Building relatedness through hashtags
Jensen, Lucas John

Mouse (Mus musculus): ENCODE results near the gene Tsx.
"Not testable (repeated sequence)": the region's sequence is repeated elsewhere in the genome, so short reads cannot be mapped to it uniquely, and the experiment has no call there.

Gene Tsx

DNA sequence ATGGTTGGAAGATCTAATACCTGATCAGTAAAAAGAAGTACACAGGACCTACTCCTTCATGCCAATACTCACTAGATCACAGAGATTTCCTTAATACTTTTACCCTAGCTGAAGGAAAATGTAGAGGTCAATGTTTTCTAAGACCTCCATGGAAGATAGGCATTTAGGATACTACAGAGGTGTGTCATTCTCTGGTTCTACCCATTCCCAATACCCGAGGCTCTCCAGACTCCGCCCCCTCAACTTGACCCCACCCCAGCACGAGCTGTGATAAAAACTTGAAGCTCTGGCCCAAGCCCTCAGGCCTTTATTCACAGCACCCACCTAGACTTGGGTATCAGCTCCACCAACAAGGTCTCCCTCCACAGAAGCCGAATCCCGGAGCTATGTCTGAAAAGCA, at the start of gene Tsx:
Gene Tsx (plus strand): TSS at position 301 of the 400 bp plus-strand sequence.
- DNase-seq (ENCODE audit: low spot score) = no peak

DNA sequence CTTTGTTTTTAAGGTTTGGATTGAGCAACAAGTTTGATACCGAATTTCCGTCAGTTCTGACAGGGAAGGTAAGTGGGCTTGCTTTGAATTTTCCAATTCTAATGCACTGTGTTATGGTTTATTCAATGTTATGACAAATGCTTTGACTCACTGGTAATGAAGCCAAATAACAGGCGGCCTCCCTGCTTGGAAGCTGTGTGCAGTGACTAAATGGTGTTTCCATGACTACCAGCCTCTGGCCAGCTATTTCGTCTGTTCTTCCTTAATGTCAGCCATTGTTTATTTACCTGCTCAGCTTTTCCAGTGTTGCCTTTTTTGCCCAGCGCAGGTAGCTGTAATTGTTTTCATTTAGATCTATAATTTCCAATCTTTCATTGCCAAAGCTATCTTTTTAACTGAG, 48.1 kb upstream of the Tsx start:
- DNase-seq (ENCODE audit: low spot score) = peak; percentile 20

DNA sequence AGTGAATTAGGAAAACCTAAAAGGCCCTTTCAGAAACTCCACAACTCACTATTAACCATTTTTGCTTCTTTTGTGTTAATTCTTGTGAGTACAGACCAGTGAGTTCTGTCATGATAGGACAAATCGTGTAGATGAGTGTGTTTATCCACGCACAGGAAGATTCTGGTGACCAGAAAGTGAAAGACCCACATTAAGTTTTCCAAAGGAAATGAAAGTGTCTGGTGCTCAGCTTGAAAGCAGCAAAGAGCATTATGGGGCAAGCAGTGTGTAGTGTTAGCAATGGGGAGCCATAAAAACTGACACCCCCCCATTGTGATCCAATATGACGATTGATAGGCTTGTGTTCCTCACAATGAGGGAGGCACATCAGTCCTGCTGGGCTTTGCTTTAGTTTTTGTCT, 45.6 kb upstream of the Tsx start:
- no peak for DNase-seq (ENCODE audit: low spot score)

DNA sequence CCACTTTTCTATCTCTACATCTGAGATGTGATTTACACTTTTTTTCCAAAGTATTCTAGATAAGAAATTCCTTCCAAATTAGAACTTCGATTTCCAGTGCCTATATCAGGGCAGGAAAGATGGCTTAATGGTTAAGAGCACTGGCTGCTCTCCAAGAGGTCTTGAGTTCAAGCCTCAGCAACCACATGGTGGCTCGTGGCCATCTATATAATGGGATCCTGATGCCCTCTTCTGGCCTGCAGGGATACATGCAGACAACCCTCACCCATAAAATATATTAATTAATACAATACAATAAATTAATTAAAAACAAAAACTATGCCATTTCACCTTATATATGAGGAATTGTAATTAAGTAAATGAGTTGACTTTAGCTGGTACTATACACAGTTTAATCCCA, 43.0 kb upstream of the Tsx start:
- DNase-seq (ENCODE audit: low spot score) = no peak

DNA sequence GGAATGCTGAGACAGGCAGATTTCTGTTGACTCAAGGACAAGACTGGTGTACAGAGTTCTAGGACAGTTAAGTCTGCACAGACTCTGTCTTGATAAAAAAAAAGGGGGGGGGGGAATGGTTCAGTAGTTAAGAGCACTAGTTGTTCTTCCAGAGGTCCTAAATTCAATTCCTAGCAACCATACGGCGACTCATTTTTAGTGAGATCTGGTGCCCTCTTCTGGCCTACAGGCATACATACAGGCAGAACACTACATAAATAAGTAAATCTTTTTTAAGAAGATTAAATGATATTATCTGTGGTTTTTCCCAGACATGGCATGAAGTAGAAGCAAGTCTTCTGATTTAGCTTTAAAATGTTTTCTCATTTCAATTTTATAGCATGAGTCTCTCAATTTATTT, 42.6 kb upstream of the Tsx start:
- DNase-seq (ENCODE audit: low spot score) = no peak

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With the rise of online education, instructors are searching for ways to motivate students to engage in meaningful discussions with one another online and build a sense of community in the digital classroom. This study explores how student motivation is affected when social media tools are used as a substitute for traditional online discussion forums hosted in Learning Management Systems. The main research question for this study was as follows: What factors influence student motivation in a hashtag-based discussion forum? To investigate this question, the following subquestions guided the research: a. How do participants engage in the hashtag discussion assignment? b. What motivational and social influence factors affect participants' activity when they post to the Twitter hashtag? c. How do previous experience with and attitudes toward social media and online discussion forums affect participant motivation in the hashtag-based discussion forum? Drawing on the motivational theories of Self-Determination Theory and Social Influence Theory, as well as the concept of Personal Learning Environments, it was expected that online learners would be more motivated to participate in online discussions if they felt a sense of autonomy over the discussion, and if the discussion took place in an environment similar to the social media environment they experience in their personal lives. Participants in the course were undergraduate students in an educational technology course at a large Southeastern public university. Surveys were administered at the beginning and end of the semester to determine the participants’ patterns of technology and social media usage, attitudes toward social media and online discussion forums, and to determine motivation levels and social influence factors. Participants were asked to use the social media platform Twitter to post about class using a specific hashtag. At the end of the semester, all tweets were analyzed and four participants were interviewed. Contrary to expectations, overall participation in the Twitter assignment was low and no meaningful discussion was created. Participants reported neutral levels of motivation on the surveys. Responses indicated that the low motivation levels might have been due to the lack of personal details shared and the lack of information that seemed relevant to the participants’ personal interests. A lack of relatedness to the content and fellow classmates online led participants to a lack of motivation that kept them from engaging in conversational uses of Twitter.